Nowhere in the Big Book of Alcoholics Anonymous does it explain what steps to take when a loved one passes away. Losing a loved one in sobriety is undeniably one of the most difficult experiences to undergo, seeing as what we once turned to in order to take the pain and suffering of grief and loss away is no longer at our disposal. We once used alcohol to drown the feelings we were not familiar with or able to cope with – we used drugs to clear our minds of everything, difficult and otherwise. When our chemical substances are taken away, we are left with raw emotions and a massive lack of experience feeling them. When we lose someone or something, the feeling of grief that overwhelms us may cause us to want nothing more than to stay in bed all day, buried under the covers and away from the smiling world that we feel cannot possibly understand our agony.
Experiencing Loss In Recovery Is Extremely Painful
The truth of the matter is, isolating is indefinitely one of the most self-destructive actions one who has recently experienced loss can take. While it is expected to want to spend time alone, spending too much time away from friends and supports can be hugely detrimental. For one who is in recovery, especially early recovery, attending 12-step meetings and sharing about uncomfortable and painful emotions is essential. While opening up to a group of people can be immensely difficult, it is guaranteed that at least several others in the room have been through a similar experience at some point in their lives. Talking through your hardships is not the only effective step towards healing you can take. Here are several others:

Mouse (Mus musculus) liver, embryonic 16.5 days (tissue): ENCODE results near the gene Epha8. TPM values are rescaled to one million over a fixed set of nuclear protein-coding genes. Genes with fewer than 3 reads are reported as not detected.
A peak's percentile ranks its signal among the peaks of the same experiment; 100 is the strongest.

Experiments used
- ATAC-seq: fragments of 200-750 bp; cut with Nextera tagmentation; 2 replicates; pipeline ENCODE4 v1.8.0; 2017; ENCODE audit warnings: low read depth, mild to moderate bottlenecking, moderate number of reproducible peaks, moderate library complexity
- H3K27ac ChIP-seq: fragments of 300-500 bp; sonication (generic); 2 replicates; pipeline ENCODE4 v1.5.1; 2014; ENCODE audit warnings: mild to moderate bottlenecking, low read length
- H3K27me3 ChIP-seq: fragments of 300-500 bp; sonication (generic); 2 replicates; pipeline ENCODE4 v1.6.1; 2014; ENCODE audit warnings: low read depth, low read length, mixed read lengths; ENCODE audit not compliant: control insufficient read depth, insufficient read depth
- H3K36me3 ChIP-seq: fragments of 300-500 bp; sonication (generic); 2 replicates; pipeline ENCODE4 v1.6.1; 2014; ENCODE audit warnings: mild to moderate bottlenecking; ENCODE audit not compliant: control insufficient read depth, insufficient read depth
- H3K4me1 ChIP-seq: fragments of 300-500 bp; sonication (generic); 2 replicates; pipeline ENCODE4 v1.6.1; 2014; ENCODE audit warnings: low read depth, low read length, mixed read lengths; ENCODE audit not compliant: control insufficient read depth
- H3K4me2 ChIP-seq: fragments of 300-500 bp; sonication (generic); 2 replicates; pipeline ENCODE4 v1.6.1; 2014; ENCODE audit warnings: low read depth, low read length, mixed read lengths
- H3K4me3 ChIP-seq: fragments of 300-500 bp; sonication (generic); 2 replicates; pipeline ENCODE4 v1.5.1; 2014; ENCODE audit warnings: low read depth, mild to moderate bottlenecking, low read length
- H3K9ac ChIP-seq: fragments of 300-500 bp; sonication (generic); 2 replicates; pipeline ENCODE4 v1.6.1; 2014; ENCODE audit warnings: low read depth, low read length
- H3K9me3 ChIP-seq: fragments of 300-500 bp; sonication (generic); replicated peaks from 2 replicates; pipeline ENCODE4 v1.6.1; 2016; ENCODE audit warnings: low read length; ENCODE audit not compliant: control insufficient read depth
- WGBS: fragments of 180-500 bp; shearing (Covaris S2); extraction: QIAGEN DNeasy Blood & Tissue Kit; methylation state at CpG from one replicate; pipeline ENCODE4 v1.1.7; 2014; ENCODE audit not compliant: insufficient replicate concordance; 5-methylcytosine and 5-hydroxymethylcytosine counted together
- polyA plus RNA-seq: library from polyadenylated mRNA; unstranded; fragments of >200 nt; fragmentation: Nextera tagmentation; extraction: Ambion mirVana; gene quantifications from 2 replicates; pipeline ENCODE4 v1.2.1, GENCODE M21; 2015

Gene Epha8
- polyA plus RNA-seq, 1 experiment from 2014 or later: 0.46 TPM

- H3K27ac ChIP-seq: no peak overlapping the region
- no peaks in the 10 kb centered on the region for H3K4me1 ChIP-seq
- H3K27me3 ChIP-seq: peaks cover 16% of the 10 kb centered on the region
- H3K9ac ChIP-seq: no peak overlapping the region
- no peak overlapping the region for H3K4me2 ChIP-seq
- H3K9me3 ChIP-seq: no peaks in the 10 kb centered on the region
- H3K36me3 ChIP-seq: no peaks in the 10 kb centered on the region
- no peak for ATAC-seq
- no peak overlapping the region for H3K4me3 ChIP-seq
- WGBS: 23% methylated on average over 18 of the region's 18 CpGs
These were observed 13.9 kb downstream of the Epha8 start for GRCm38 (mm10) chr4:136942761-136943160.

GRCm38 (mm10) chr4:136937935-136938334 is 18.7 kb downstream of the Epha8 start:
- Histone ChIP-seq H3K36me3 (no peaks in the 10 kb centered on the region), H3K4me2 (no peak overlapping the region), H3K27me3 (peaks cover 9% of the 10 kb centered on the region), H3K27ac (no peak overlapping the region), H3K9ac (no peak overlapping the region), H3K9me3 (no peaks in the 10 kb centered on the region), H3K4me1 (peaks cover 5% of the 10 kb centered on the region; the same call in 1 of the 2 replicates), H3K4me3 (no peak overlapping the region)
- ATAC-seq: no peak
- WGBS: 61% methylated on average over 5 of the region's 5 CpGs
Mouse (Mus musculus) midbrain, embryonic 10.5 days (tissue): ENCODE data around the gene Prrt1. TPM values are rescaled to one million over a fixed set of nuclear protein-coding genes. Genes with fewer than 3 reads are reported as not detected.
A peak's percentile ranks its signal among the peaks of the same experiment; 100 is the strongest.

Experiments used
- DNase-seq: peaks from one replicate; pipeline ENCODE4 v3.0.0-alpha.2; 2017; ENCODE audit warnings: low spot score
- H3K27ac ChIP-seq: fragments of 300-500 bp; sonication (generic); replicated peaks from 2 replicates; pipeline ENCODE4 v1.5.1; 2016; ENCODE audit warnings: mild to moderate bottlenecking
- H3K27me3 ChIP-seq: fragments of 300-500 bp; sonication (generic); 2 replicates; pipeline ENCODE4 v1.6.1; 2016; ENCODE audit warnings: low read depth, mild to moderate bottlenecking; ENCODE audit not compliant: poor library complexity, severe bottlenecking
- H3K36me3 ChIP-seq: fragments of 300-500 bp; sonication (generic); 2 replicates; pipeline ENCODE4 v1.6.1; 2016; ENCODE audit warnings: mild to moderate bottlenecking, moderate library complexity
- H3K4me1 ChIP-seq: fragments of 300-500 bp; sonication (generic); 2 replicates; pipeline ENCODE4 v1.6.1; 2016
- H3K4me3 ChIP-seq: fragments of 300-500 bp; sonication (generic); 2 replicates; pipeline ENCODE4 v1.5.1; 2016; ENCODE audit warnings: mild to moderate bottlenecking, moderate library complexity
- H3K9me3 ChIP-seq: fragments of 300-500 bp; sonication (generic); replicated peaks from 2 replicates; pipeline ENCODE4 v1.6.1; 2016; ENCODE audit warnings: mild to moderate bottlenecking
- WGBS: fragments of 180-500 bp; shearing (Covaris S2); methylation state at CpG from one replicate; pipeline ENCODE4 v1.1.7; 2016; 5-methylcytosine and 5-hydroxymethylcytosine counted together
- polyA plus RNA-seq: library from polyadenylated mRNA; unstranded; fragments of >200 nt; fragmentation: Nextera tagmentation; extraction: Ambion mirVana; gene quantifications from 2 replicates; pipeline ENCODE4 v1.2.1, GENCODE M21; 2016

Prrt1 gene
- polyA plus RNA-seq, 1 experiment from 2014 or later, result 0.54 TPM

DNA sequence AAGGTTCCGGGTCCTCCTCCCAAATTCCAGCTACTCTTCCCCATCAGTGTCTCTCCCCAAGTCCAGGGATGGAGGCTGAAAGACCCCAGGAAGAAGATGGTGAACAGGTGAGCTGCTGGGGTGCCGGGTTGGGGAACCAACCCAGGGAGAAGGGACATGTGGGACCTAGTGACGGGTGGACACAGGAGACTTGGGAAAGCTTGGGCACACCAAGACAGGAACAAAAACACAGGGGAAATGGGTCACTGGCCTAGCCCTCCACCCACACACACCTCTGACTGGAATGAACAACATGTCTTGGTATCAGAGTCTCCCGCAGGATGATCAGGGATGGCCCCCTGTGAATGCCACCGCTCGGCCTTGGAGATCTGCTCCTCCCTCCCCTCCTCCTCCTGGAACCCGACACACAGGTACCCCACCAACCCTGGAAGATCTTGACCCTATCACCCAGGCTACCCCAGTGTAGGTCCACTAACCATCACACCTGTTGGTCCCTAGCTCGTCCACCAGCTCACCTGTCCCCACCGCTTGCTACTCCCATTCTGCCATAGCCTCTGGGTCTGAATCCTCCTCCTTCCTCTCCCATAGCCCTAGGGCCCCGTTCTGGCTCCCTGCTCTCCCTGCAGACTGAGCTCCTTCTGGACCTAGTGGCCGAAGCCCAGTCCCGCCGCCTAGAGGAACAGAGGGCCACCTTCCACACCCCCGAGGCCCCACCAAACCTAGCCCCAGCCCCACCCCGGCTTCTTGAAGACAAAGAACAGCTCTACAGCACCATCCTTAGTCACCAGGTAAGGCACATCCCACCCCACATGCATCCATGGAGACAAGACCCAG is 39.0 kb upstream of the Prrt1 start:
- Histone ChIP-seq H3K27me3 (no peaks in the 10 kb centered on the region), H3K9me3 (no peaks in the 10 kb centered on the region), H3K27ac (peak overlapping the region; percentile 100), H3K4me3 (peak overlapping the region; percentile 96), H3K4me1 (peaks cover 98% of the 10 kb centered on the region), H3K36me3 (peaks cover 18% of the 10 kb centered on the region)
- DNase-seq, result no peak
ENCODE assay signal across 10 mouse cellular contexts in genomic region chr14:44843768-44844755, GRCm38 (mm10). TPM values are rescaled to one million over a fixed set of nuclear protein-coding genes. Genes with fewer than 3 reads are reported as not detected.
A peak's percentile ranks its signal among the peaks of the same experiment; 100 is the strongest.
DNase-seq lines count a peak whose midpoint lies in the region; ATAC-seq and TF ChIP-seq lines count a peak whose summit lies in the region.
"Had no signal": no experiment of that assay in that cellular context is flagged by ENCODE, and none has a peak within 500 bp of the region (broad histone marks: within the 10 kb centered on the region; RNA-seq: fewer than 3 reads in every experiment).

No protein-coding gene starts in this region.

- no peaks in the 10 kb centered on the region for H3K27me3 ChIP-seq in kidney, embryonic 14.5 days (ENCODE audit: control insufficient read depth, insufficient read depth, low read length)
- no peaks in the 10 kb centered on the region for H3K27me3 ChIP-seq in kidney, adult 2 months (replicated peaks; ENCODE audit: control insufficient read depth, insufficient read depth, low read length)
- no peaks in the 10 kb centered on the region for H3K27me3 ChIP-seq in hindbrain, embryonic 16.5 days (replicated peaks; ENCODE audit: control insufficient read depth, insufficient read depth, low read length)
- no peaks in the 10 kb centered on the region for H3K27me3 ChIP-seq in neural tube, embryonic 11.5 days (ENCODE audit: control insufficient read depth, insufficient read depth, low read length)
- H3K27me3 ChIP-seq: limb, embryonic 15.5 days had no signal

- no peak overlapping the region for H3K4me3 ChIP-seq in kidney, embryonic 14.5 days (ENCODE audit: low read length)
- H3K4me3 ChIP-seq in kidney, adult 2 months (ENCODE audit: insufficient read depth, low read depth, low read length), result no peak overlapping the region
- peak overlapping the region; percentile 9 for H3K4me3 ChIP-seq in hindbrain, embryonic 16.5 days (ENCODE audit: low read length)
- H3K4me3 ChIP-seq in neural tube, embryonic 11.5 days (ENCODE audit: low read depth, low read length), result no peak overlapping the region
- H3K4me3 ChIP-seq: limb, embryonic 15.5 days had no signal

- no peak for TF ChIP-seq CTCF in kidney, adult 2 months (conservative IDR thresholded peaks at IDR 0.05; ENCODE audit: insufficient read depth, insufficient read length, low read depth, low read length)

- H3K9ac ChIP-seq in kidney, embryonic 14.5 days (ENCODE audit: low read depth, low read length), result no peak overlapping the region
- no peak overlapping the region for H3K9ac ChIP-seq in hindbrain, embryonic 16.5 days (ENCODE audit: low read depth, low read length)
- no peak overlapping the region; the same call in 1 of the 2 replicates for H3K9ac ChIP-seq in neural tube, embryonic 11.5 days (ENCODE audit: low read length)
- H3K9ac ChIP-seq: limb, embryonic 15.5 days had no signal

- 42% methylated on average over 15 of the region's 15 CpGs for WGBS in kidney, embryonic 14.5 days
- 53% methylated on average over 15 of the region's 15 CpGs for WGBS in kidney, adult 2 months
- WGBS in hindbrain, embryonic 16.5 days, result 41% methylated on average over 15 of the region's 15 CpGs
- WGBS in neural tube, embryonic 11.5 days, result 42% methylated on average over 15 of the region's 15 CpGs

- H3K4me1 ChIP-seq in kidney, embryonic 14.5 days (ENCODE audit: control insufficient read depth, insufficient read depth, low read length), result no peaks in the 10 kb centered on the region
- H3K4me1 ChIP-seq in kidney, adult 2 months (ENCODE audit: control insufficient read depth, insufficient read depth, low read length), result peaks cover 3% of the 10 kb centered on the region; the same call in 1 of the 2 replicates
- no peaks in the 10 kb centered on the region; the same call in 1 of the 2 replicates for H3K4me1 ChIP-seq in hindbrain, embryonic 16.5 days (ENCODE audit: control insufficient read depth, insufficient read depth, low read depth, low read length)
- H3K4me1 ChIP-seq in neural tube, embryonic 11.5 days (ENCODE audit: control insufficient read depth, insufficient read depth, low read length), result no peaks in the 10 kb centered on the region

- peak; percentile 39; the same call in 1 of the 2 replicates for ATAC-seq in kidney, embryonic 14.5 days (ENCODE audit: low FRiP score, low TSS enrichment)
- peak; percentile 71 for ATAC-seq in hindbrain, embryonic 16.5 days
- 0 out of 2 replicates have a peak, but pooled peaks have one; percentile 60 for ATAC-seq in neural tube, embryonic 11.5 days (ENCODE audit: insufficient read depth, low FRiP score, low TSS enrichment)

Tools For Coping With Loss
- If you are not already, begin to see a therapist who has experience in assisting people deal with loss. Having an unbiased individual to talk to can be exceptionally healing, and he or she will offer further suggestions as to how to effectively continue with the grieving process.
- Read books on emotional healing after a traumatic loss. There are many options available, including Healing After Loss: Daily Meditations for Working Through Grief by Martha Whitmore Hickman and Room For Change: Practical Ideas for Reviving After Loss by Susan W. Reynolds.
- Seek out a support group for other men and women who have recently suffered a similar experience. Having likeminded individuals surrounding you can be very healing, and support groups will allow you a safe place to discuss your feelings.
Experiencing loss of any kind is an undeniably difficult and prolonged process, though healing can be assisted with the help of others and an acute avoidance of extended periods of isolation. If you have recently suffered a loss and do not know where to turn, our representatives are available 24-hours a day to assist you in any way they can.